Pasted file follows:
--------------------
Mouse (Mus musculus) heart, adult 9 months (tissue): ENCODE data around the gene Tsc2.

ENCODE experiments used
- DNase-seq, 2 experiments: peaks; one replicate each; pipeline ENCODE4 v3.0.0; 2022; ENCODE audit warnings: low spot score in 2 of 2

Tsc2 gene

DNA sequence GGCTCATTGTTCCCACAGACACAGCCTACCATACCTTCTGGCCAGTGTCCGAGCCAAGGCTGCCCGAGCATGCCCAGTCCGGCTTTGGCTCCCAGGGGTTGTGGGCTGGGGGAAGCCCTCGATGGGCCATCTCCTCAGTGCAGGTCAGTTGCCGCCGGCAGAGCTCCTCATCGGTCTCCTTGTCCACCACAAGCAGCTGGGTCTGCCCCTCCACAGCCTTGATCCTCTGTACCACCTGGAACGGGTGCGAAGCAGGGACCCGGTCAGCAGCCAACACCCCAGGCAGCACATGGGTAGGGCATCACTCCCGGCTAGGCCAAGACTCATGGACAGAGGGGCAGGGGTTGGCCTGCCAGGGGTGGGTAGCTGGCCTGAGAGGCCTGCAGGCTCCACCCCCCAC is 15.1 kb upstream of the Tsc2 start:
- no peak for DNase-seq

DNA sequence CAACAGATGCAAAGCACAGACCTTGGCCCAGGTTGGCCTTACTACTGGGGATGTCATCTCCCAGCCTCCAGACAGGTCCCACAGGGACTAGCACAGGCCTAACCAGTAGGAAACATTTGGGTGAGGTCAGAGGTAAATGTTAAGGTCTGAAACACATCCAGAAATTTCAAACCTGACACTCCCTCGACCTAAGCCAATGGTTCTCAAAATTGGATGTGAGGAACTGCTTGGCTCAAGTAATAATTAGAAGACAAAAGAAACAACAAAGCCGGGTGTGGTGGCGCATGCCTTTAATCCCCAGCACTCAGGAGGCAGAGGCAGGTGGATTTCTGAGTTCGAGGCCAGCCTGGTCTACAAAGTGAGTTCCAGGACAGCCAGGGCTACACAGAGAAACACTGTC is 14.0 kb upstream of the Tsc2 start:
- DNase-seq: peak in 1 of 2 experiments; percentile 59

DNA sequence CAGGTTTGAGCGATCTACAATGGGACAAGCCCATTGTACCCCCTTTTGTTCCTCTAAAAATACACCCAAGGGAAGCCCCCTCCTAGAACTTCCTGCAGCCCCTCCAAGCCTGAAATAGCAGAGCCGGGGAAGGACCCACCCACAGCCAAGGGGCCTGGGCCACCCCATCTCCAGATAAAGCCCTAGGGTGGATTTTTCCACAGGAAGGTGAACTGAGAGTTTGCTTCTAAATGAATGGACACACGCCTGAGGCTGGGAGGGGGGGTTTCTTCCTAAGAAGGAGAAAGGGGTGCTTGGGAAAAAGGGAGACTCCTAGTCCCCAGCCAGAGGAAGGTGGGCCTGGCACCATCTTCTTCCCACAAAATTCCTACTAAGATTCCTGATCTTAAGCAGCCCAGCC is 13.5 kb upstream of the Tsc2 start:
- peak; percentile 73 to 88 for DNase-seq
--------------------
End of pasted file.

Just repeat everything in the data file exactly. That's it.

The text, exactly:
Mouse (Mus musculus) heart, adult 9 months (tissue): ENCODE data around the gene Tsc2.

ENCODE experiments used
- DNase-seq, 2 experiments: peaks; one replicate each; pipeline ENCODE4 v3.0.0; 2022; ENCODE audit warnings: low spot score in 2 of 2

Tsc2 gene

DNA sequence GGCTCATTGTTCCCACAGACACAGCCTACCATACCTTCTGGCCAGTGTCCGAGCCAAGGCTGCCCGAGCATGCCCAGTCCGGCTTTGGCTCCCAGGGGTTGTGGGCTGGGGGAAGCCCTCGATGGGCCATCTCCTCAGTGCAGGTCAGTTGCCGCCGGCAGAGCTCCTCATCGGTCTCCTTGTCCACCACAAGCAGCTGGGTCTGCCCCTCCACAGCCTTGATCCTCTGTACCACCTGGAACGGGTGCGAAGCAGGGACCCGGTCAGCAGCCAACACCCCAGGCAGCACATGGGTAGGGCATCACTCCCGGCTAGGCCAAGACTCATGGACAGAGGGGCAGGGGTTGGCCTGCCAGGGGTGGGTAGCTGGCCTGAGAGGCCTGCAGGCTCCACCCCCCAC is 15.1 kb upstream of the Tsc2 start:
- no peak for DNase-seq

DNA sequence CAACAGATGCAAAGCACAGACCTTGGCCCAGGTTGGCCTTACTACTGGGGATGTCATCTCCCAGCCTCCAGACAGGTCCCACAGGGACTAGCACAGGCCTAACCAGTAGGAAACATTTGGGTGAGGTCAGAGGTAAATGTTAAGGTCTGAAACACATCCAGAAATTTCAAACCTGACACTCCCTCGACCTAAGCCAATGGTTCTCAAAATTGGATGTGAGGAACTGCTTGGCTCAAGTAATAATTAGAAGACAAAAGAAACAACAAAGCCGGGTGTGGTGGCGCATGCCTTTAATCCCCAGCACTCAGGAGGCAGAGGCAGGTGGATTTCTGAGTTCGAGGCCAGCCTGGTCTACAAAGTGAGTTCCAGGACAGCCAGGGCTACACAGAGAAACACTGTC is 14.0 kb upstream of the Tsc2 start:
- DNase-seq: peak in 1 of 2 experiments; percentile 59

DNA sequence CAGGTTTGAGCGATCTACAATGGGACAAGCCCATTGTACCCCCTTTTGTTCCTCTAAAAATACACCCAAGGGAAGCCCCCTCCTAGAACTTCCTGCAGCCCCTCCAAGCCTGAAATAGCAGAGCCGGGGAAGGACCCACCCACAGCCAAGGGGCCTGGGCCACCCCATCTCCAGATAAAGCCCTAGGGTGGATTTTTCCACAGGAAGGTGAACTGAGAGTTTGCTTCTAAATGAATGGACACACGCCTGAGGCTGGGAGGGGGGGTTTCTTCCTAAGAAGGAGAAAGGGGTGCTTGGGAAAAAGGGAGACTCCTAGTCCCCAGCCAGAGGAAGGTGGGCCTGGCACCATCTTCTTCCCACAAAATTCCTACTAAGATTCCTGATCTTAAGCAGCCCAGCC is 13.5 kb upstream of the Tsc2 start:
- peak; percentile 73 to 88 for DNase-seq